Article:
I think it's time for a rebuttal to a post I made closer to the beginning of this year. There aren't that many, and I think it's even on the same page, so if you want to go back and read it, please, go ahead. I'm not even going to link it because, seriously, scroll down with your scroll wheel. It's right fucking there. You want me to feed you, and work your mandible for you too? No, you shitcogs. Do it yourself. Lazy fucks.
Any-who. The post in question is the one in which I thoroughly railed on authors for being, usually, so far up their own asses so as to never make true human connections because we are, quite literally, far too pleased with ourselves to see anyone beyond ourselves. Even others are there only as a reflection of ourselves. I think that I would like to revisit that, and maybe even say that that was an overdone idea… perhaps not completely extirpate the ideology all together, but at least to add an addendum.
Since that was written, I have looked back on it a few times and wondered if what I wrote there was actually true. Did I mean that, or was I just being morose and grim? I think that there was definitely some truth in it, but for the most part, I overplayed the sentimentality inherent in a writerly life and mistook my need for fans to be above that of friends. I think that’s my biggest problem with the piece. That was inherently stupid and wrong. I want to make you laugh, and I want you to like me for it, but I also want people to like me and I want to like them. There's a looot of likin' going on there, and I wouldn't be at all surprised if I scrawled a "I like you. Do you like me? yes  no " message more than a few times.
We are all looking for that human connection. That one person who you feel more strongly connected to than anybody else – or at least a bunch of people that you are comfortable around. The older I get, the more I realize that’s what this life is really about. It's about those connections. And even as I write this now, it sounds like a bad motivational poster, but goddammit, it's true. What we want more than anything else is to feel like we are, in some way, impacting others. We want to feel like we have made a difference in someone's life for the better, and I'd go so far as to say, it's really not about other people affecting ours. That's perhaps the magic of friendship… or at least true, heart-felt friendship or love. You are in it because you want to make that other person happy, and in so doing, you have heightened your own existence as well.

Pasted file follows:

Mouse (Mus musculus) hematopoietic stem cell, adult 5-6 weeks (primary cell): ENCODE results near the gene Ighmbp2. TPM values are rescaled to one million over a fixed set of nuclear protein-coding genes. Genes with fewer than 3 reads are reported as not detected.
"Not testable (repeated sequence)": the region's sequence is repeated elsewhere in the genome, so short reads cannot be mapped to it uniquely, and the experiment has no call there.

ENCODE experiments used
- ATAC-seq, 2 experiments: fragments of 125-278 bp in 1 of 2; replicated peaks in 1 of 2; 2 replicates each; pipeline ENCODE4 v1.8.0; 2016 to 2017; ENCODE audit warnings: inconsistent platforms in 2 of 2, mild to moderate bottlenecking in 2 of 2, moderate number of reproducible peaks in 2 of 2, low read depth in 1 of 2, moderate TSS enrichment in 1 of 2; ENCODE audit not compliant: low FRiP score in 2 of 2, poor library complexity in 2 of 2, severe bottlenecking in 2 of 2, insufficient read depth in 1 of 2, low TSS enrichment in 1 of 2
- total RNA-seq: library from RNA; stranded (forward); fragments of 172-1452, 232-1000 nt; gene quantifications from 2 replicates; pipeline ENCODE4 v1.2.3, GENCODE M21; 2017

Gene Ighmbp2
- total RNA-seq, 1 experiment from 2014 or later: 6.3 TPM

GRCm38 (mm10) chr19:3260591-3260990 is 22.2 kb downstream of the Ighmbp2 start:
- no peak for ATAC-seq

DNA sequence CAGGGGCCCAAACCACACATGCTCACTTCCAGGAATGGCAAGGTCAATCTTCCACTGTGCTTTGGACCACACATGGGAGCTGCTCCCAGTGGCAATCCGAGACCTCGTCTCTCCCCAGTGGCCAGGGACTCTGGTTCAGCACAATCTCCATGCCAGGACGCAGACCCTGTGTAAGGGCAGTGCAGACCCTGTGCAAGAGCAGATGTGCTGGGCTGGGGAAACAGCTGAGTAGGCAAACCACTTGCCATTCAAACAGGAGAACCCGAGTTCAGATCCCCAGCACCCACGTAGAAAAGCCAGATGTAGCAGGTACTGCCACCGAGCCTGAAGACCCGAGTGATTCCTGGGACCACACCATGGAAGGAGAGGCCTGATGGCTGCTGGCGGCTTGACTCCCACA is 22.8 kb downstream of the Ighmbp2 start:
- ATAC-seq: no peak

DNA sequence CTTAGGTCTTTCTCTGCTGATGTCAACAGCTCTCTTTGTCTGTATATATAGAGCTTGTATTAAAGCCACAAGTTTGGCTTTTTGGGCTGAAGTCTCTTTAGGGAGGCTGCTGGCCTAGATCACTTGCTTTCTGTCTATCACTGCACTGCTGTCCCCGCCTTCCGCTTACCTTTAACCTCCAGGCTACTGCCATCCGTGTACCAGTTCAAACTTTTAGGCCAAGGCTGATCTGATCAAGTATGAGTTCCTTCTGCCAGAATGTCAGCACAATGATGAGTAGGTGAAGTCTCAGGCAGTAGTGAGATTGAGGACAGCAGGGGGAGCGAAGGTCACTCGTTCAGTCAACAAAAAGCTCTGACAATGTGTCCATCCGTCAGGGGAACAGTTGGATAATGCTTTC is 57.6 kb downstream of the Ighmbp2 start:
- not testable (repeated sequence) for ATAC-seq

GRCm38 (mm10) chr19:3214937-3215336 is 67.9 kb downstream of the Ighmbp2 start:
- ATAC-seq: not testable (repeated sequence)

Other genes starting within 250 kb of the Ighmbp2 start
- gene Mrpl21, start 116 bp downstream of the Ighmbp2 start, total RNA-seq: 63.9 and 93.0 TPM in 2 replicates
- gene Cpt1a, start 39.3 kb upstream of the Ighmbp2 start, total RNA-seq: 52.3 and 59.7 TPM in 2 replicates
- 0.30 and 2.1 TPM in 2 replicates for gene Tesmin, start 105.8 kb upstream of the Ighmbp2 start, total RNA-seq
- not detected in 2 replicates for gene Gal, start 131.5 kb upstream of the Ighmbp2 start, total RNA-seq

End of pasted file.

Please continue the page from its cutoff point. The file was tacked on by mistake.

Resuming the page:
So, am I inherently the cold, sociopath that I made myself out to be? I actually don't think I am. I think that I want to please my friends with any modicum of skill I may have, whether that be through words or whatever other skill I may or may come to possess at a later date (spinning plates has always been a talent that I yearn to master). My existence, your existence, and everyone else's existence is all contingent on the fact that there are others that exist. And I think that's what is most important -- we brush up, feeling and testing our weight against the presence of others. How we affect others is not only our legacy, but our quantifiable and qualifiable happiness as well.